Innovative Breast Pumps Are Nice, But Nursing Parents Need Systemic Change
A new breast pump recently named one of the most innovative inventions of the year by TIME boasts that it allows moms to “discreetly pump while performing daily activities.” But its $499 price tag highlights how difficult it is for nursing parents, especially those with limited financial resources, to get the support they need in the workplace.
While having the right equipment is important when it comes to pumping on the job, “having the space and time to do so” is also crucial, Sarah Brafman of A Better Balance, an organization that promotes better policies for working parents, told Supermajority News. “That hinges on employers both following laws that are in place and doing the right thing.”
Nursing parents have the right to pump at work through the federal Fair Labor Standards Act (FLSA), which specifically guarantees the right to a clean space to pump that is not a bathroom and the right to take breaks when they need to express milk. Despite that, according to Brafman, the law is often inconsistently enforced — particularly for workers in the construction, manufacturing, service, or retail industries. Studies have shown that service and retail workers often stop nursing earlier than they would like because pumping at work is unmanageable — nursing stations are often makeshift or otherwise inaccessible in these industries. Several factors, including stress and the inability to stick to a schedule, can affect a parent’s milk supply, so a lack of a lactation space, as well as the ability to establish a lactating routine, can negatively impact a parent’s plan to nurse going forward.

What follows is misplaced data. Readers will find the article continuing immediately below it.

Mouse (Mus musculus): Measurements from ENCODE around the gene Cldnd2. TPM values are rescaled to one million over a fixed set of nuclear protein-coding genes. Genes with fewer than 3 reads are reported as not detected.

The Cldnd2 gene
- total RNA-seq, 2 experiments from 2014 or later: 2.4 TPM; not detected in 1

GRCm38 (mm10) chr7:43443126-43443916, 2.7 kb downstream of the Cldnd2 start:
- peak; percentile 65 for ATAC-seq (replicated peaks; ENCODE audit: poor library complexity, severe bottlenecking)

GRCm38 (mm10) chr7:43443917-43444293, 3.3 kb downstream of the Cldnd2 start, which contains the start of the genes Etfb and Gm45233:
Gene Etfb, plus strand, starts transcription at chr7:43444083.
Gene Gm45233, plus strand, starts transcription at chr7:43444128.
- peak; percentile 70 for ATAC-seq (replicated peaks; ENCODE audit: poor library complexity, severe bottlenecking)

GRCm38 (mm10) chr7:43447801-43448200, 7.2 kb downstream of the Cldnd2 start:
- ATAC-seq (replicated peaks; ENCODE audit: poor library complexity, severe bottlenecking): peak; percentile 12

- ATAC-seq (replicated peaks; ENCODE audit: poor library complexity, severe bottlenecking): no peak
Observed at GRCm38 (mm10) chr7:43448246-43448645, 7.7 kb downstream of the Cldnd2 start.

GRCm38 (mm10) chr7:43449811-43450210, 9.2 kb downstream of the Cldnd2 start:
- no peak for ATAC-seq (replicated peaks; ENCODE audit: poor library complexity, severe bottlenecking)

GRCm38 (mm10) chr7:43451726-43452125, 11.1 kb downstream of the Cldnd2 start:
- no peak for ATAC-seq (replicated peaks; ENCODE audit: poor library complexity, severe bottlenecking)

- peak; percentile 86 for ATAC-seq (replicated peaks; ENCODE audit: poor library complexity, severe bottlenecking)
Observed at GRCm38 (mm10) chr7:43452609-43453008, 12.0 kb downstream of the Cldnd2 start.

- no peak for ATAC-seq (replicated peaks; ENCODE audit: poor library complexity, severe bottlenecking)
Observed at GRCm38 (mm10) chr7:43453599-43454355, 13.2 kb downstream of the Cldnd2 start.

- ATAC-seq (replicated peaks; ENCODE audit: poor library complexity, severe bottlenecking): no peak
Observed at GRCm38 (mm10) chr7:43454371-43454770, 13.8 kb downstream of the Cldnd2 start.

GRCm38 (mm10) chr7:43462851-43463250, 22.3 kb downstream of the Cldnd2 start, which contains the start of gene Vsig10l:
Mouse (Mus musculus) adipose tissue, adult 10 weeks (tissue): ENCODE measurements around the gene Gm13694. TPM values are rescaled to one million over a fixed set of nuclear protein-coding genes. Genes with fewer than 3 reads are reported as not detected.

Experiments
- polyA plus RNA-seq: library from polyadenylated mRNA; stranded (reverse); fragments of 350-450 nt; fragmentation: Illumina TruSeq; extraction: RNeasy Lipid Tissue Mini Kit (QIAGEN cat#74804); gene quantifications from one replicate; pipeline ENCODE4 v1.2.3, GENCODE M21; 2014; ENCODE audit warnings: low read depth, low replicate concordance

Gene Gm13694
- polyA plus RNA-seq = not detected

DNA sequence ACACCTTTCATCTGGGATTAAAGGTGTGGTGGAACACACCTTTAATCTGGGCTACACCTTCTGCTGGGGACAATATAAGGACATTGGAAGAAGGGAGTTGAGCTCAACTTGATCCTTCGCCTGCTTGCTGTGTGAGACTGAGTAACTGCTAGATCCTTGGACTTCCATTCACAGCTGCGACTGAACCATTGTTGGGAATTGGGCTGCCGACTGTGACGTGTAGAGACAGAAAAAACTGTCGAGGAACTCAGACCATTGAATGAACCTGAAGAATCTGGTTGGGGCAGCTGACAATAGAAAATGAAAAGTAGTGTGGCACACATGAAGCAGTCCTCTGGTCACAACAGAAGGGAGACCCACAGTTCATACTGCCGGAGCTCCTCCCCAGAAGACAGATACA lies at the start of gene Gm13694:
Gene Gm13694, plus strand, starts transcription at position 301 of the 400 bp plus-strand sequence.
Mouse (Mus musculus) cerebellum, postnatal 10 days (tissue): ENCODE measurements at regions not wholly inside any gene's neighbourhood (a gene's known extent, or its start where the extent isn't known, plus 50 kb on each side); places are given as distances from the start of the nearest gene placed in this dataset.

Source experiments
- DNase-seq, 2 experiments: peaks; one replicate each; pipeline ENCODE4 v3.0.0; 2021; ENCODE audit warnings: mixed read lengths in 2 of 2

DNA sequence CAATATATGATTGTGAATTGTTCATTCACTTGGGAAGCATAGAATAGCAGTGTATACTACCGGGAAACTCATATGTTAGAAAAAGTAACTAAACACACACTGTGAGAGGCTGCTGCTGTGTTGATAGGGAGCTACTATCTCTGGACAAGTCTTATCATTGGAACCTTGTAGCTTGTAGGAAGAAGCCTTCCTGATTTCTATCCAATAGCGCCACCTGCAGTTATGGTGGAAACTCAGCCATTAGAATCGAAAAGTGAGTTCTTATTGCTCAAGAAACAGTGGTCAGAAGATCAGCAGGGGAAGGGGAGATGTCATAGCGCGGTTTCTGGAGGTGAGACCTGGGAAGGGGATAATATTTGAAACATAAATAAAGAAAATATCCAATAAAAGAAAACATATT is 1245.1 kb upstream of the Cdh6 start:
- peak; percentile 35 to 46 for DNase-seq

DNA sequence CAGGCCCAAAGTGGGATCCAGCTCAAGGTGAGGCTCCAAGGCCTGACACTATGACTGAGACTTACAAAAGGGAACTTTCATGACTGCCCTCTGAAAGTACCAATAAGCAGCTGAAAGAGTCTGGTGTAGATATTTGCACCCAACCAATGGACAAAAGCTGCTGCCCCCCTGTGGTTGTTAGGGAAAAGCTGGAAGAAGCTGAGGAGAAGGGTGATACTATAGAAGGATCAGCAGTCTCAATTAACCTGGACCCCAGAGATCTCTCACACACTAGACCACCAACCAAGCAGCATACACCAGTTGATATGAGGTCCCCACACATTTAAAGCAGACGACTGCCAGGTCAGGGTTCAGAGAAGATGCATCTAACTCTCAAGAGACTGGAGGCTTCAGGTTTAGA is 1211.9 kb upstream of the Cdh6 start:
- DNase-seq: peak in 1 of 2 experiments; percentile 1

Pumping at work is also challenging for parents who work at small businesses that are not covered by the FLSA’s “Break Time for Nursing Mothers” law. Under this provision, all hourly (non-exempt) employees must have the time and space to pump, but businesses with under 50 employees can apply for an “undue hardship exemption.”
It’s important, therefore, for parents to know the current laws in their states. Brafman notes that A Better Balance’s resources, “Talking With Your Boss About Your Pump,” helps employees do just that. Before going on maternity leave, Brafman said, parents should educate themselves about not only their rights but also their “needs and [be]able to communicate that,” to their boss.
As for employers, Brafman said, they must realize that not all nursing parents are the same as they design their policies. “We’ve spoken to women who pump every three hours on the regular, [and] we’ve spoken to women who may have twins, so they are pumping more frequently,” she noted. “Everyone’s body is different, so that needs to be taken into account as well.”